Christmas is coming. Stop, wait! I dislike Jingle Bells blasting out of shop speakers in early November as much as the next man. Yet this isn’t about celebrating early, it’s about pre-planning to slash festive costs, so you have a better Christmas at a lower price.

This year, I’ve been given an ITV special to run through all this. I couldn’t persuade them to let me do it on the 25th (of January) as I’d have liked. But The Martin Lewis Money Show, at 8pm on 12 November (or catch it on ITV player), may well be the earliest Christmas special in TV history. So as we’re now in the Thriftsmas spirit, here are some top tips for starters:

  • Xmas Travelodge rooms £17 – £25 

    Visiting relatives for Christmas and can’t quite stand the idea of spending all day and night there?  Budget hotel chain Travelodge has launched a room sale at £17-£25 for December to February. Crucially, this includes Christmas (though not New Year’s Eve). They do this in tranches, so when the rooms are gone, they’re gone.

  • Don’t set up a Christmas lust list 

    Too many people list every lusted-for item – huge trees, massive festivities. Sadly, this tends to lead to debt or disappointment.Instead, the right thing – boring, sensible, but ultimately productive – is to do a budget to work how much you can afford to spend this Christmas. Then, work out the best Christmas you can have on that cash.

  • Bag 5% off ALL Xmas shopping 

    Cashback credit cards pay you each time you spend on them. So do normal spending and set up a direct debit to repay IN FULL each month to avoid interest and you’re quids in. The cashback’s usually paid on the anniversary of opening the account.The Platinum Everyday card (min income £20,000) pays a HUGE 5% back, up to £100, on ALL spending in the first three months, then up to 1.25%. So apply now and happily, the big cashback should cover most Christmas and January sales spending (fail to fully repay and it’s 19.9% representative APR).

    If your credit score isn’t up to that, the Luma Cashback card pays a consistent 4% cashback on supermarket and fuel spending (up to a maximum £9 a month).  So it could still be helpful – and, crucially, it allows some with poor credit scores to get it too.

    Though be especially careful – if you fail to repay IN FULL each month, it’s 35.9% representative APR.

Don’t pay for Christmas from December’s income alone

A typical family’s Christmas spending is £820 – too much for December’s income alone. If you’ve not saved for Christmas, there’s still time to spread the cost. Put some cash aside from November’s income to help. If needed, you could also pay for a few things on an empty credit card in December then clear it IN FULL in January, so there’s no interest too.

If you’re saying that won’t work, because you’ve no spare cash, then I’m afraid you may need to go cold turkey and massively cut back. Far better than a nasty debt-scarred New Year.

  • Find cheapest prices with shopbotsWhatever you’re buying, whether electricals, games, books or CDs, don’t go straight to your normal online retailer. It’ll just give you one price. Instead, use a shopping robot or shopbot, which scans a raft of retailers to find the cheapest price including delivery. I’ve a handy tool at that compares the best results from the best comparisons for each type.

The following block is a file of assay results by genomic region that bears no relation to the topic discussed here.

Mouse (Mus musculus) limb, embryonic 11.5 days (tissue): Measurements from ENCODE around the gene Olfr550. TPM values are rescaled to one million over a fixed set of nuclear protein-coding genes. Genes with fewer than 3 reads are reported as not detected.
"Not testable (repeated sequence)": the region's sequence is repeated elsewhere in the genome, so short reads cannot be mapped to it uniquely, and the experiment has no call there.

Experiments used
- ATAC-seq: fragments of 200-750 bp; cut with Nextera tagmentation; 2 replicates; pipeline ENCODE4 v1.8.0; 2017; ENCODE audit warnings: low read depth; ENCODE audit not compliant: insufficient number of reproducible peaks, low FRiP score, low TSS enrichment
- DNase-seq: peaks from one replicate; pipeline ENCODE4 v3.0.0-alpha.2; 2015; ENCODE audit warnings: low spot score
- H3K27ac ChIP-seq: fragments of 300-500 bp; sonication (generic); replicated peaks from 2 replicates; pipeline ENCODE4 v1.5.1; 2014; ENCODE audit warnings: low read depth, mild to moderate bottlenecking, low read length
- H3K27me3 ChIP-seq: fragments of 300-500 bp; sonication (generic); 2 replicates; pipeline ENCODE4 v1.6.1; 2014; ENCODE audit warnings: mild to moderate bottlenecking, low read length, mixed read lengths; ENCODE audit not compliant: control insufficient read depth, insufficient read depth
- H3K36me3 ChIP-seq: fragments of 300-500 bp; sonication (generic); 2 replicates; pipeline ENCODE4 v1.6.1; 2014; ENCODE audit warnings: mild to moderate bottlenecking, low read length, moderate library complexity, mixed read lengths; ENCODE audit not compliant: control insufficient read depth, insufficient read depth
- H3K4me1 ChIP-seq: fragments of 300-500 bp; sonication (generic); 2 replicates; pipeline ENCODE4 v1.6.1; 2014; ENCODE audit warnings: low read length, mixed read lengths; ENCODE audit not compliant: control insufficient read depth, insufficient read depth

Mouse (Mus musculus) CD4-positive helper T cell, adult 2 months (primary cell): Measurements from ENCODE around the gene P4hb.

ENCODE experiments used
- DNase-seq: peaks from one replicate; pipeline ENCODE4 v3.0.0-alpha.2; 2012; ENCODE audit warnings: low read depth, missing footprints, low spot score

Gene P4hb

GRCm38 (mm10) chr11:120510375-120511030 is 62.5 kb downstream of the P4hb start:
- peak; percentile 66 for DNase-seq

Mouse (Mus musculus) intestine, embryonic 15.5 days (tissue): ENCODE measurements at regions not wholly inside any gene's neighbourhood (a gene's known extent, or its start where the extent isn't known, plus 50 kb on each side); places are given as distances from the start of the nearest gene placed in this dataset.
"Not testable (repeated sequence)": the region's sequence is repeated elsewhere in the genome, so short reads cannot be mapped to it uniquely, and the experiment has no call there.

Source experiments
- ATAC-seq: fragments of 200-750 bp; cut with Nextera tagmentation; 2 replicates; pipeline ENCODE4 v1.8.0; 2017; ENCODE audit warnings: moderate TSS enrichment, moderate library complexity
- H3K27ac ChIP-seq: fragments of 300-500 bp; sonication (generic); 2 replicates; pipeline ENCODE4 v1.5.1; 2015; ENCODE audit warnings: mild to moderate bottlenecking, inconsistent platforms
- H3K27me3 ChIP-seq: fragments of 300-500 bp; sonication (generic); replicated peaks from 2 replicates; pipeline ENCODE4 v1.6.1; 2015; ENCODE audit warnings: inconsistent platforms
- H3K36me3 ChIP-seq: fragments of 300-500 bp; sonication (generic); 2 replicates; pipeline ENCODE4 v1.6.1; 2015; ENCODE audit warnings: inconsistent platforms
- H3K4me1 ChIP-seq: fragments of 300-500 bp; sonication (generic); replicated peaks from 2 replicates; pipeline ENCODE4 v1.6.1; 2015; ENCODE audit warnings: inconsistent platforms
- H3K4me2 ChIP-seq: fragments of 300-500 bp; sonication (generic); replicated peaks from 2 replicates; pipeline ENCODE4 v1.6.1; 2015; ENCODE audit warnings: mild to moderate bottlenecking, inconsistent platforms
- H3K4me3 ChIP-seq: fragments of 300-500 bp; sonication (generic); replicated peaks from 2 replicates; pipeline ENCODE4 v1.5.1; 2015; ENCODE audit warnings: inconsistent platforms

• Try some DemoHoHotivation
    My tool shows how small sacrifices can save you large, eg, how much you can boost your Christmas cash by if you cut out a cappuccino or weekly mag. We’re not saying do it, just work out which use of cash gives you more joy.
  • Ban unnecessary Christmas presents?
    Christmas isn’t a retail festival. While presents for kids or spouses under the tree is a lovely tradition, we seem to be under constant pressure to buy for an ever widening circle of friends.  This can be just tick-box giving, tat we know they don’t really want, and will just become landfill fodder.
  • While there’s a joy of giving, remember it can be selfish if it obliges someone to buy you something back – perhaps the real gift’s to release someone from the obligation of buying you a present. Read the full theory behind this at
  • Don’t borrow for Christmas, but if you do, ensure it’s 0% 

    Christmas borrowing’s a bad idea. Far better to go, er, cold turkey, and have a more austere time (Christmas is just one day, after all). Yet if you’ll borrow anyway, at least do it right. The cheapest way is on a 0% SPENDING card.The longest is 18 months 0%, yet even though it lasts more than a year (provided you make the min repayments), plan to clear it before next Xmas or you’ll compound your problems. If you don’t clear before the 0% ends, beware. It’ll jump to 16.9% representative APR.

    10. Don’t use Tesco vouchers for festive food

    Many people save their vouchers for festive food.  Yet Tesco offers two ‘boost’ schemes. The first is with its partners, where vouchers can be worth three times their normal value on gift items such as jewellery, or twice the usual value on train tickets.

    It also has its Xmas double-up scheme, which gives twice vouchers’ value on selected festive items in-store and online, including toys, gifts, and Finest brand champagne and wine. So see if you need these before just spending in-store.

    FREE tea/coffee every day at Waitrose
    Sign up for special card at to get a free regular tea or coffee every day. Simply walk in and show your card. You can choose from from Americano, cappuccino, latte, tea, mocha or espresso.

    Amex user? Free £5 for writing a TripAdvisor review
    Sign up at and connect your Amex to your Tripadvisor account (just click connect). Just submit a review before 31 Dec and £5 will be credited to your Amex account within 90 days.

For further tips watch THE MARTIN LEWIS MONEY SHOW: 12 SAVES OF CHRISTMAS on ITV, 8pm on Tuesday 12th November.